Two local breweries on opposite sides of the Ottawa River are launching a new beer on Thursday that they concocted together, after finding a way to sidestep provincial liquor sales restrictions so the beverage can be sold in both Ontario and Quebec.
One of the businessmen behind the new libation – named “Gerard Comeau,” in honour of the man who spent five years challenging provincial liquor laws in court – said he also plans to ask other breweries across Canada to hop on board, so the beer can eventually be produced and sold in every province and territory.
The owners of Ottawa’s Flora Hall Brewing and Gatineau’s Brasserie du Bas-Canada say the project was first and foremost about creating a new and “cool style of beer.” But they say they hope their partnership will simultaneously “make a point” about alcohol sales and distribution limits and how they affect both businesses and consumers.
“I’m very interested in having this conversation continue because it does hold us back, there’s no question about it,” Dave Longbottom, owner of Flora Hall, said in an interview on Thursday.
The two Ottawa-Gatineau breweries opened around the same time in 2017. Through that, Longbottom said he and Marc-André Cordeiro Lima, one of Brasserie du Bas-Canada’s co-owners, got to know each other and decided this spring they wanted to join forces on a new brew.
While it’s quite common for breweries to do that, Longbottom said he and Cordeiro Lima soon realized they couldn’t produce the beer in one location and sell it in two provinces without finding themselves on the wrong side of the law. So, they found a way to circumvent the rules.
After drafting a recipe, each brewery ordered the same ingredients and sent one of their brewers to the other side of the river. They then worked on two batches of the same beer on the same day in June.
The result: a “super dry” Brut IPA – a type of beer that’s attracted a following in California but is “fairly new” to the Canadian market, Longbottom said.
“It will have the nose of an IPA but the mouthfeel will be closer to a sparkling wine, just because it’s so dry,” he said.
The idea to name the beer after Gerard Comeau came afterwards, as Longbottom reflected on the cross-border hurdles he and Cordeiro Lima ran up against and how those regulations impact customers and brewers, respectively.
Comeau launched his legal battle after being stopped and fined $292 by the RCMP in October 2012 for driving back into his home province of New Brunswick with 14 cases of beer and three bottles of liquor that he purchased in Quebec at a cheaper price.
Comeau pursued his constitutional challenge of New Brunswick’s laws all the way to the Supreme Court of Canada. Even though his so-called ‘free the beer’ case didn’t succeed in convincing the top court’s justices to knock down inter-provincial trade barriers, “he did a hell of a lot of good work exposing the issue,” Longbottom argued.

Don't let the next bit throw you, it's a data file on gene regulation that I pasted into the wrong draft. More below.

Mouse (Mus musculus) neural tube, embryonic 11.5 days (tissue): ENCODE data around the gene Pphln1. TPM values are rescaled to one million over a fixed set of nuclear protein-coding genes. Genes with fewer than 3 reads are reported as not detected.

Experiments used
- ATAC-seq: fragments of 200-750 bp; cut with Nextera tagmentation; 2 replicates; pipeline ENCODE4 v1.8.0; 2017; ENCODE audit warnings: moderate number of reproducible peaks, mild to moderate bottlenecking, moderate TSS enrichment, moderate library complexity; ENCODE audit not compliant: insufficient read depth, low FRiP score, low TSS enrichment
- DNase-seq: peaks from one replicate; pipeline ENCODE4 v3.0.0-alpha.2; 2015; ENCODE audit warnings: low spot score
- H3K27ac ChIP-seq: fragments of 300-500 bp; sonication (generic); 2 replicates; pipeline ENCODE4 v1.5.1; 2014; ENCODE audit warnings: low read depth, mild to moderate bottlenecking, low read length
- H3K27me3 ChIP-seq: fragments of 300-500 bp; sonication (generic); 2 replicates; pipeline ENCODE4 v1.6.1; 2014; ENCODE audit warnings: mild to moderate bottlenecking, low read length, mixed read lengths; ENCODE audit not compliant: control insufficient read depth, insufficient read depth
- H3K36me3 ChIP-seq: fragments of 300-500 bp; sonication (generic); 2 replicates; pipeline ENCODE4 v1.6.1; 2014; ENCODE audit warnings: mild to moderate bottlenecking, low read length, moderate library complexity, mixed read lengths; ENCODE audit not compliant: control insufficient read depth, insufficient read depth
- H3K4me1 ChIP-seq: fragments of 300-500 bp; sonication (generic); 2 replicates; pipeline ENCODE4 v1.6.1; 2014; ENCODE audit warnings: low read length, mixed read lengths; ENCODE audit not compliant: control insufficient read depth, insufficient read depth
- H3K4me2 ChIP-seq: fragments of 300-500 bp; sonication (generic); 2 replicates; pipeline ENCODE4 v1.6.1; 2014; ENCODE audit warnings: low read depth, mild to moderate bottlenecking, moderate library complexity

Brewers’ woes have to do with distribution. If they want their drinks sold more widely, they have to list them with the provincial liquor board – but that can be an expensive and time-consuming process for smaller operations, Longbottom said.
“It’s not worth the trouble unless you’re big,” he said. “It’s just a barrier to doing business.”
Longbottom said he called up Comeau’s lawyer with his proposal and got an answer “within an hour.”
“He was pretty thrilled by the whole thing,” Longbottom said of the New Brunswick man’s reaction.
But, given the cross-border constraints on alcohol sales, will Comeau ever get to sample his eponymous IPA? Longbottom says he’s going to do his best to make that happen.
“I’m going to ship it to him and I’ll take my chances,” he laughed. “If I was going to lose my licence or something, I wouldn’t do that. But in this case, I think I’m going to package it up and FedEx it down and hope that he gets it.”
And if not, Longbottom has another possible solution: collaborate with a “willing brewer” in New Brunswick so Comeau won’t have to cross any borders to buy his beer.
The “Gerard Comeau” Brut IPA is being launched on Thursday at both Flora Hall Brewing and Brasserie du Bas-Canada – but Longbottom doesn’t plan to stop there. His vision is to find brewers in each province and territory that he “respects” and “connects with” to continue the project.
That’ll mean convincing brewers to put their staff on a plane, but he said he’s up to the task.
“I’m more than happy to do that … but it’ll probably be harder to find breweries that are willing to do that, but who knows,” Longbottom said.
Flora Hall’s and Brasserie du Bas-Canada’s graphic designers also collaborated on the label for the Comeau drink. While the former is bottling the beer and the latter is canning it, “the label has the same look and feel,” Longbottom explained.
Flora Hall is selling 500 ml bottles at $6.50 each. The one-litre cans on the Gatineau side will be priced at $13 each.
The Comeau IPA can be purchased at both breweries as of Thursday. On top of that, the beer will be available for a limited time on tap at Brothers Beer Bistro in the ByWard Market and at Bar Lupulus in Wellington West, Longbottom said.
The specs, as provided by Flora Hall Brewing:
- Name: Gerard Comeau’s Brut IPA
- Type: Strong Ale
- ABV: 7.2 per cent
- Ingredients: water, malted barley, wheat, hops, yeast
- IBU: 20
- Description: “Highly carbonated and bone-dry, our IPA in collaboration with Brasserie du Bas-Canada is dry hopped with Hallertau Blanc and Enigme hops. Low in bitterness, with flavours and aromas of white grape.”